Miami — “Snackification” of America is presenting opportunities for flexible packaging, a packaging official at one of the nation’s largest food company says.
Busy people are increasingly relying on snacks to replace formal meals, said Tom Miller, packaging systems development manager for General Mills Inc.
“General Mills has a tremendous passion for the pouch. We’re extremely excited about what this community brings to us as far as options and alternatives,” Miller said at the recent Global Pouch Forum in Miami. “It allows us to address those consumer trends that we see. It allows us to continue to adapt and change.”
General Mills, Miller said, has adapted continuously over its 150 years, and the growing use of pouches is part of that adaptation today to meet the changing eating habits of Americans.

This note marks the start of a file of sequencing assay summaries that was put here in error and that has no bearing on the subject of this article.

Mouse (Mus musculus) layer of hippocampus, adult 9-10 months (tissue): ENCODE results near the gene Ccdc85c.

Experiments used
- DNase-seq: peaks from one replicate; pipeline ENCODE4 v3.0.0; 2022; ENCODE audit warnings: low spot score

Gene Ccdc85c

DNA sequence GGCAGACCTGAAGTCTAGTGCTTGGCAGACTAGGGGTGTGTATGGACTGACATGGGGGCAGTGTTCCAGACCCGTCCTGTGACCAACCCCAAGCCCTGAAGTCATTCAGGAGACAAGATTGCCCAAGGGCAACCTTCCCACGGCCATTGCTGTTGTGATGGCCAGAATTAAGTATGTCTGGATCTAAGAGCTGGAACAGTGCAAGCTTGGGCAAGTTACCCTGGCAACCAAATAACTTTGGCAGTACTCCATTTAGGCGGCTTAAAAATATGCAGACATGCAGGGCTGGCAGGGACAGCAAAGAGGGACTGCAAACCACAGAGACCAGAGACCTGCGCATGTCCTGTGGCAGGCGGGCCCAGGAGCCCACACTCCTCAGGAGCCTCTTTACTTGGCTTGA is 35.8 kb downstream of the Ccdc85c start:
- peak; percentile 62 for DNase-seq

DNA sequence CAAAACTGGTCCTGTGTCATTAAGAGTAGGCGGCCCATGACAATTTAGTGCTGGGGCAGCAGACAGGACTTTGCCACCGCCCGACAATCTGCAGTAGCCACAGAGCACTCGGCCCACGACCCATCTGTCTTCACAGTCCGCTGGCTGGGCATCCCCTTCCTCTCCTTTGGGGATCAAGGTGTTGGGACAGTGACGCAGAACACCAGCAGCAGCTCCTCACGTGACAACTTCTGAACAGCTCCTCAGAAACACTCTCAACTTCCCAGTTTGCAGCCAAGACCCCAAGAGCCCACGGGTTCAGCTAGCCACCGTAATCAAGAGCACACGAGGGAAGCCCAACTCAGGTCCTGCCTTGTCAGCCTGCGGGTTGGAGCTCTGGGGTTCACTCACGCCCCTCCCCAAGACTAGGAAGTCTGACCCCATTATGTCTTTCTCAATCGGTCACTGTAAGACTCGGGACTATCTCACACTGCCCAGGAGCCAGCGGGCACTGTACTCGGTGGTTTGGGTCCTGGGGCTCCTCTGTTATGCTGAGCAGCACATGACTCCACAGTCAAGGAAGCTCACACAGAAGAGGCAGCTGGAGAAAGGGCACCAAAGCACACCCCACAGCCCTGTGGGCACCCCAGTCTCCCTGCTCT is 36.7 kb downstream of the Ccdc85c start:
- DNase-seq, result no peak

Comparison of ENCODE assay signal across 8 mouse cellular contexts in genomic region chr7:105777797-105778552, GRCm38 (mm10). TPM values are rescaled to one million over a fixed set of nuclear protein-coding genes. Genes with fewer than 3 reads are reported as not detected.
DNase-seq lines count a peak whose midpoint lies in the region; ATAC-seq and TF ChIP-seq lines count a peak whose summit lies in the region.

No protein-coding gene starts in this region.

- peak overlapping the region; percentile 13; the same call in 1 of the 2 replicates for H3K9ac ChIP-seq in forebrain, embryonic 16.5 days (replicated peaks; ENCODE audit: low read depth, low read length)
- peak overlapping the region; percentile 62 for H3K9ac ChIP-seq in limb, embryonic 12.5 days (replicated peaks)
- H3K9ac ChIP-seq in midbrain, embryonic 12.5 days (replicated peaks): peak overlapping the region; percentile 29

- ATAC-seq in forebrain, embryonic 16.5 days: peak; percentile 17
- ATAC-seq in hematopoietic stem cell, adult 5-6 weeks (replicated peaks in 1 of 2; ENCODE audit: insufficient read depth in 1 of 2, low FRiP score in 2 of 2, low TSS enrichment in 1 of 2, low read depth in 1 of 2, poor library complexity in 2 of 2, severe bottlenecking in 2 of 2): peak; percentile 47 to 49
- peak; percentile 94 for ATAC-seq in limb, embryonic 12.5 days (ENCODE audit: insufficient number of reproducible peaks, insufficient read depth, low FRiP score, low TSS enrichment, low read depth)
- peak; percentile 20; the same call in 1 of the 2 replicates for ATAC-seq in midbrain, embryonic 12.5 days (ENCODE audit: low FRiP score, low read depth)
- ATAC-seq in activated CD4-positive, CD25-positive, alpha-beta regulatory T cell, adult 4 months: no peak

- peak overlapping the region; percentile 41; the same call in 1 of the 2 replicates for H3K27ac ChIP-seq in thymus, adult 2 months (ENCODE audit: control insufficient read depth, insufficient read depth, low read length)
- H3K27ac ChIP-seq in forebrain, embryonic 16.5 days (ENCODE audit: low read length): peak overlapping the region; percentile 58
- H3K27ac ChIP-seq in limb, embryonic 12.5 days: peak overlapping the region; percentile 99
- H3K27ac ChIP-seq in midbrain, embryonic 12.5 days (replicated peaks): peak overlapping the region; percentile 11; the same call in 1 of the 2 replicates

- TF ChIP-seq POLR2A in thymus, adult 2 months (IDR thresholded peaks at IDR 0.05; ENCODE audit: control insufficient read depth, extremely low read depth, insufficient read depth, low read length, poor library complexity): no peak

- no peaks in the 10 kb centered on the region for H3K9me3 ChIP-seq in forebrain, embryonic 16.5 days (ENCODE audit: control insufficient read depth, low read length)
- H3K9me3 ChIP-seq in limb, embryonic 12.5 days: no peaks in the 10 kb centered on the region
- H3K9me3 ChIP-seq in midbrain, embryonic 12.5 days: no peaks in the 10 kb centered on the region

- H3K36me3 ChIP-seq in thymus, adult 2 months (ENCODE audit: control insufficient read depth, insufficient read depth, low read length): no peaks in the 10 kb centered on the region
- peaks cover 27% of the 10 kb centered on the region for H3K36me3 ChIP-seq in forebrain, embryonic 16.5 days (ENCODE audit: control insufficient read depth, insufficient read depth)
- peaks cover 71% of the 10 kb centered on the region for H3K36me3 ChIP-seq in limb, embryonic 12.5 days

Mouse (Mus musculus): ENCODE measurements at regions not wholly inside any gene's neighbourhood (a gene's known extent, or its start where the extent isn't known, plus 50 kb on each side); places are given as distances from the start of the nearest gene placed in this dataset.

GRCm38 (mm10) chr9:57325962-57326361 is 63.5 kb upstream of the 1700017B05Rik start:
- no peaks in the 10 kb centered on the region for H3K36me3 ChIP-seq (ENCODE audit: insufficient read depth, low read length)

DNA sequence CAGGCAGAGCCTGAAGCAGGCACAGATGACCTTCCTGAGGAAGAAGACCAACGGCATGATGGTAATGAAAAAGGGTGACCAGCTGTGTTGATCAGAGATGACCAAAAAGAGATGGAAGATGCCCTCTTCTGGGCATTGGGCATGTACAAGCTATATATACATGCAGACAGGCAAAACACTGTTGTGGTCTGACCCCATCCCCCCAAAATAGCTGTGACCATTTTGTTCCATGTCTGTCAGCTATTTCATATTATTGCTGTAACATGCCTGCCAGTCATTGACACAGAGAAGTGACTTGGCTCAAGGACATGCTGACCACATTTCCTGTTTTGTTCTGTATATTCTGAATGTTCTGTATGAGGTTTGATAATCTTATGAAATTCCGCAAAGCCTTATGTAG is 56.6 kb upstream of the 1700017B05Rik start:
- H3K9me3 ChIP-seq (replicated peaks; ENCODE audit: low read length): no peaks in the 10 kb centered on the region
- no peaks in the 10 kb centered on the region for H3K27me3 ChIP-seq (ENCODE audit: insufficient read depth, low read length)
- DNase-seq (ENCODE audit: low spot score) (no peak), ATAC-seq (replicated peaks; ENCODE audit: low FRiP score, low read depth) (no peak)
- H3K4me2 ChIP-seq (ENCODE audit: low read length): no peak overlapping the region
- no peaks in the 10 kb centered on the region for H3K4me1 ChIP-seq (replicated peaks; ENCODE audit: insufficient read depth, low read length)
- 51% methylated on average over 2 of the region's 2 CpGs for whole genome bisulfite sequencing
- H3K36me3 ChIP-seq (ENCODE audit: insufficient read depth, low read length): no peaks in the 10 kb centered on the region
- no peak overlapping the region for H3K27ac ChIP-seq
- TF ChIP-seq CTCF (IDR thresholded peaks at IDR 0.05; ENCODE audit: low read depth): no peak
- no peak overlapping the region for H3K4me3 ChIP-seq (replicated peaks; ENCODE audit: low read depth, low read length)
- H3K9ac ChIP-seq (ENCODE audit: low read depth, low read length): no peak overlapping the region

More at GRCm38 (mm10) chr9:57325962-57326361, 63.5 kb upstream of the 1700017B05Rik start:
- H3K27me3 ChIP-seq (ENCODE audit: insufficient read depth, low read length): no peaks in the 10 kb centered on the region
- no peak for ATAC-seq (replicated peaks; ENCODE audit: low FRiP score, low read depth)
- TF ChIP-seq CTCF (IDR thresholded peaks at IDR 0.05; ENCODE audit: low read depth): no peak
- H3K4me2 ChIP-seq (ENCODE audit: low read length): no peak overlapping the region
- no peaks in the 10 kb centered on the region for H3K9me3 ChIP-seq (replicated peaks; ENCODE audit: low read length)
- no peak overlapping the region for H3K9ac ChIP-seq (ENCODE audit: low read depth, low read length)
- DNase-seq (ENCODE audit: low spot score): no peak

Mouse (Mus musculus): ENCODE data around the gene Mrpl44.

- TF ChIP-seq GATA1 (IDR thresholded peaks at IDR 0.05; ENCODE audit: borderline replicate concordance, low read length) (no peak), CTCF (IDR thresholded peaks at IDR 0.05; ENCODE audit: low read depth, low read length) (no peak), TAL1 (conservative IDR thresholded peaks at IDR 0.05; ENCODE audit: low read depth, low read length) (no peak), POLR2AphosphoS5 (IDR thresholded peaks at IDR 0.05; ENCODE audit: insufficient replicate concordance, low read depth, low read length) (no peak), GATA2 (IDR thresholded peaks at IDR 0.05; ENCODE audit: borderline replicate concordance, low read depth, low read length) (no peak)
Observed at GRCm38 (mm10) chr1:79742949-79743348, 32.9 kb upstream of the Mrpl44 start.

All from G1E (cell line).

The packaging manager pointed to the repackaging of one well-known product to as an example of how pouches can create savings and change an established brand.
The company’s Totino’s brand pizzas, he said, have transitioned from a round pie in square paper box packaging to a rectangular pizza in flexible rectangular packaging.
The move to “pizza in a pouch,” Miller said, also has resulted in logistics savings, material reduction, manufacturing efficiencies, increased shelf presence and improved shelf efficiency, he told the crowd.
Miller told the audience that there are a variety of factors that go into transitioning a product to a pouch format.
“The good news is that when it all fits together and it all works well, it drives tremendous success,” he said. The transition “has driven tremendous benefits and savings for us.”
But companies, both flexible packaging makers and consumer packaged goods companies, must understand the needs of the customer before diving into a format change, Miller said.
“It’s best to focus on the customer,” he said. “If you put the customer first, you know you are going to succeed.”
“General Mills has that passion for the pouch. We have that passion for the flexible film industry. We know that in order to win,” Miller said, the company must “find solutions to meet changing consumer demands.”